VIDEO: Sentinel Goes to Work: GEMS in the Classroom

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For the third installment of our Sentinel Goes to Work series,we’re learning a little bit about CPR. You’ve seen how GEMS responds to call on the road and today, I’m hanging out with GEMS in the classroom for a lesson in life saving skills.

Over 2000 students in Greenwich are learning CPR and first aid skills in the classroom. Skills they will be able to put to use in case they were ever faced with an emergency in the community.
“The way I look at it is the more folks get trained, it makes my job that much easier when I am on the ambulance as a paramedic going to a call,” said Robert Camp. “To know that something is being done verse walking in and seeing nothing being done.”
Robert Camp is the GEMS Educational Coordinator, tasked with managing community education throughout town, corporate training, as well EMT and First Responder training.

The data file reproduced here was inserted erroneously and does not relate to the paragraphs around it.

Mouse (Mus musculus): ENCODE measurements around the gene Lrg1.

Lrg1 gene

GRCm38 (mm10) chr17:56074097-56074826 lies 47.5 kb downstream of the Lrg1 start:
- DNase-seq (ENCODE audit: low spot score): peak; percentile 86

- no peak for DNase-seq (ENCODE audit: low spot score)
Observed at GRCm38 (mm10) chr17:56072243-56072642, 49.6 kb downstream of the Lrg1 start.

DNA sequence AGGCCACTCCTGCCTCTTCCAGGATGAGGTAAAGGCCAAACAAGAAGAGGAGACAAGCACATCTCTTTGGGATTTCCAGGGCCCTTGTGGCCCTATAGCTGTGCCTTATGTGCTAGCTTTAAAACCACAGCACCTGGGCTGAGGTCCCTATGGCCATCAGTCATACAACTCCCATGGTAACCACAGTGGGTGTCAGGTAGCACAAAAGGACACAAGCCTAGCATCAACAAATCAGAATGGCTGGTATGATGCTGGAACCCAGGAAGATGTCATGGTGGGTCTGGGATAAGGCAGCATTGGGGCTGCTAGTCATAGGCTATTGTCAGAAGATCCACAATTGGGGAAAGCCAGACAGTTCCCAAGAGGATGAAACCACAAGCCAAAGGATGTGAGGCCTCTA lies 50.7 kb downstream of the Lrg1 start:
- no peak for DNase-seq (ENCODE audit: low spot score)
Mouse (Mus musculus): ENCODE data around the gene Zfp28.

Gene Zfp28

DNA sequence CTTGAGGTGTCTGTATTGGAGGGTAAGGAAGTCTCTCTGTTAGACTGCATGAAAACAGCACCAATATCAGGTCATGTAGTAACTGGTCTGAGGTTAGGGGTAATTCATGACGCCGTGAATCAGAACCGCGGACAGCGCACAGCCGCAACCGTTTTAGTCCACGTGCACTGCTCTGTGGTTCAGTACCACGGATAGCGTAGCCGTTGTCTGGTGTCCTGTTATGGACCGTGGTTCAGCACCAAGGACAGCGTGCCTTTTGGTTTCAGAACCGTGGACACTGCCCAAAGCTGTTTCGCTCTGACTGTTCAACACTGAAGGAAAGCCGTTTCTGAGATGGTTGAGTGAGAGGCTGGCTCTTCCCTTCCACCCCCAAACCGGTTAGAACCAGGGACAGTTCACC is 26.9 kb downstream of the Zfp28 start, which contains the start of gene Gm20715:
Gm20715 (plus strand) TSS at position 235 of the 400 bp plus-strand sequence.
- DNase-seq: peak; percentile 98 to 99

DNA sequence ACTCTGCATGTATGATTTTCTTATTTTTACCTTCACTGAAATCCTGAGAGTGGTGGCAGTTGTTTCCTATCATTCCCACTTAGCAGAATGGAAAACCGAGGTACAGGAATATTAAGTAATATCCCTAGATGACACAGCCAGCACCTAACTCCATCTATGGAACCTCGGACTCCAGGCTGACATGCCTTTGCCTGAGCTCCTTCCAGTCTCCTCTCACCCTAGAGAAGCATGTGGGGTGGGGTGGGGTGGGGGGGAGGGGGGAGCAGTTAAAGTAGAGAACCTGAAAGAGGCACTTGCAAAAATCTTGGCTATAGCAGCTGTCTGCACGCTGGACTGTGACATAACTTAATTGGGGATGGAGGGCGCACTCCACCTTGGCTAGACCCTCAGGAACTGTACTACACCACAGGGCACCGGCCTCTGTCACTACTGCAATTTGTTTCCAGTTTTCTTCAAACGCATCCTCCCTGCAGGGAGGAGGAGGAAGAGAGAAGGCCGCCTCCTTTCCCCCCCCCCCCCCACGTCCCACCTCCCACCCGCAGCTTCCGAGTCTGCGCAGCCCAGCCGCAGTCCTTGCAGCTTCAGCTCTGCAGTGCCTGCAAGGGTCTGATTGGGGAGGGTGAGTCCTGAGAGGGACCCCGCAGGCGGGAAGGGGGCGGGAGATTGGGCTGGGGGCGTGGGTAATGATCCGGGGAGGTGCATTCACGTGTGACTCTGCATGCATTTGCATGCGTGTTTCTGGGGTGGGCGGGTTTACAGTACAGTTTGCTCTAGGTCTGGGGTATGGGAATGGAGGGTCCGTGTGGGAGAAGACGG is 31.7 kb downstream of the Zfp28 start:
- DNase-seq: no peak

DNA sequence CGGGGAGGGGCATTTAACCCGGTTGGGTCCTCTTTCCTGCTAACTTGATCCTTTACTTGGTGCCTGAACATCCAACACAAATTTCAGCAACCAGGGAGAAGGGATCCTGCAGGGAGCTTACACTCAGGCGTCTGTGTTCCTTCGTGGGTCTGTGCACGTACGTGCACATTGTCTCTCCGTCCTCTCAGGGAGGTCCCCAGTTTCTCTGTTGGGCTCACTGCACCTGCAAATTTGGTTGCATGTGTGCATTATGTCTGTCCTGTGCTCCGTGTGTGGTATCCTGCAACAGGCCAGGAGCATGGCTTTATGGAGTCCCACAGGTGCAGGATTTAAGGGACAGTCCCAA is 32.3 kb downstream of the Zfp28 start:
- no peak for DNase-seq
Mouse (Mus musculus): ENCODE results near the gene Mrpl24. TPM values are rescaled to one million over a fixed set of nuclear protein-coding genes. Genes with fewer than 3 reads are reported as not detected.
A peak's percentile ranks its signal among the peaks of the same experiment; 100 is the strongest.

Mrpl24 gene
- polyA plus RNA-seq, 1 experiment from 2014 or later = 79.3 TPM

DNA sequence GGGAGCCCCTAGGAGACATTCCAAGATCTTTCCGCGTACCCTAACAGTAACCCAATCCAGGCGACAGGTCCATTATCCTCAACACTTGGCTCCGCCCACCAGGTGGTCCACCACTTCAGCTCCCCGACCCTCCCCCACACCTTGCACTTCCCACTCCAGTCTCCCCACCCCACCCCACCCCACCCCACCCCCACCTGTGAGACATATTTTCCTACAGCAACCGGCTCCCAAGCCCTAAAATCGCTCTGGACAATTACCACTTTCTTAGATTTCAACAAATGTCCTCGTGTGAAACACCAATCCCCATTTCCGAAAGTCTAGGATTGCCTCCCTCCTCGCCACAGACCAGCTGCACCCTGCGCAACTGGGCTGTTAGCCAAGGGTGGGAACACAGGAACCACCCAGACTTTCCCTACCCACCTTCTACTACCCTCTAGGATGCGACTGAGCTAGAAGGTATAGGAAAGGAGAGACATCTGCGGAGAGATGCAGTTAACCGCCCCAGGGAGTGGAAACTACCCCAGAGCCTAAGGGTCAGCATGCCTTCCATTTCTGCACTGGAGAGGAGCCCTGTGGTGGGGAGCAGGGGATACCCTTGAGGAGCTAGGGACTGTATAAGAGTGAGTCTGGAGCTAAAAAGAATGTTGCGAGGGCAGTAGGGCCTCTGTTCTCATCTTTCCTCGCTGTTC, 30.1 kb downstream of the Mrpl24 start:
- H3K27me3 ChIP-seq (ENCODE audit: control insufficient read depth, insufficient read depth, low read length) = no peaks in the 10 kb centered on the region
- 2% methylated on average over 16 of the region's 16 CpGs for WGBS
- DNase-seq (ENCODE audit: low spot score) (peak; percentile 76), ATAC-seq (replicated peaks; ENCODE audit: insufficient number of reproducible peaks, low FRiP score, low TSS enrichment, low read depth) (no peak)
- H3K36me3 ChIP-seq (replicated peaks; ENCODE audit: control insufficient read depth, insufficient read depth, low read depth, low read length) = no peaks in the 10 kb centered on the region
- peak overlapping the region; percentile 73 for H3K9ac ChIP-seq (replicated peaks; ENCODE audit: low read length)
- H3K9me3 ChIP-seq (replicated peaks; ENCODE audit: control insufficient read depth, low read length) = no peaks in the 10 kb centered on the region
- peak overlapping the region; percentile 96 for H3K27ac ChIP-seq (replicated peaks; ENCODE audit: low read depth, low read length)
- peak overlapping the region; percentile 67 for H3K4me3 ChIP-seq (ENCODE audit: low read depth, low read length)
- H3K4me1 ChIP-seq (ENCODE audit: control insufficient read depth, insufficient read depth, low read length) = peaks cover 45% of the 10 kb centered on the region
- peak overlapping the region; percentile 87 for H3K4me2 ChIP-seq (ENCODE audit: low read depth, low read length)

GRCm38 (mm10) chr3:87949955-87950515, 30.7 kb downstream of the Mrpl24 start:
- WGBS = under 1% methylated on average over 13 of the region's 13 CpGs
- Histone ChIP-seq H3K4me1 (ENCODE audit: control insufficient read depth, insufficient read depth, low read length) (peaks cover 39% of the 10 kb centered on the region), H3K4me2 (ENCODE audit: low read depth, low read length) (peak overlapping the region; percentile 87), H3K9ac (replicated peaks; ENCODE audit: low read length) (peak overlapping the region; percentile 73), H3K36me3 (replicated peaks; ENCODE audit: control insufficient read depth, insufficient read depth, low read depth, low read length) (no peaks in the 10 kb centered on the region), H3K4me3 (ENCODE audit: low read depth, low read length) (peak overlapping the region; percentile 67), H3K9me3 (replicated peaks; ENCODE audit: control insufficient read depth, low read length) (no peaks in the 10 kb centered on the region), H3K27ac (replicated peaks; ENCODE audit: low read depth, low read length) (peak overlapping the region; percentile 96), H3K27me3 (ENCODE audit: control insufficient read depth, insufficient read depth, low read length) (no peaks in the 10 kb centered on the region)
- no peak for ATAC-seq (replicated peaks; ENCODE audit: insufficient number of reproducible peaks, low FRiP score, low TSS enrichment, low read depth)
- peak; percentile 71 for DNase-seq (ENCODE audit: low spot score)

“Sixth, eight, tenth and twelfth graders are required to have CPR as part of their curriculum. What we do with the sixth graders is a class where they do hands-only CPR, eighth grade is where they are able to compress the chest and able to do ventilations and at the end of that they get a card, which is valid for two year,” said Camp.
The students then repeat the classes and learn additional information in the high school in tenth and twelfth grade.
I stopped by Greenwich High School where students were taking their final CPR class.
“The first session is just how to do the compressions. Second session is how to breathe the patient. Their third session is First Aid where they learn to bandage, how to safely remove their gloves, and the last session is testing,” said Camp.
In total, students spend about four hours completing the CPR and First Aid certifications.
Paramedic Sherry Hoffman and EMT Greg Brown administered the written test and a practical demonstration of CPR before students received their CPR certified cards.
Sherry showed me the proper way to call for help, begin compression, breath the patient, and apply the AED pads to deliver a shock to the patient.
I’d like to thank GEMS for all the work they do in our community in and out of the ambulance.
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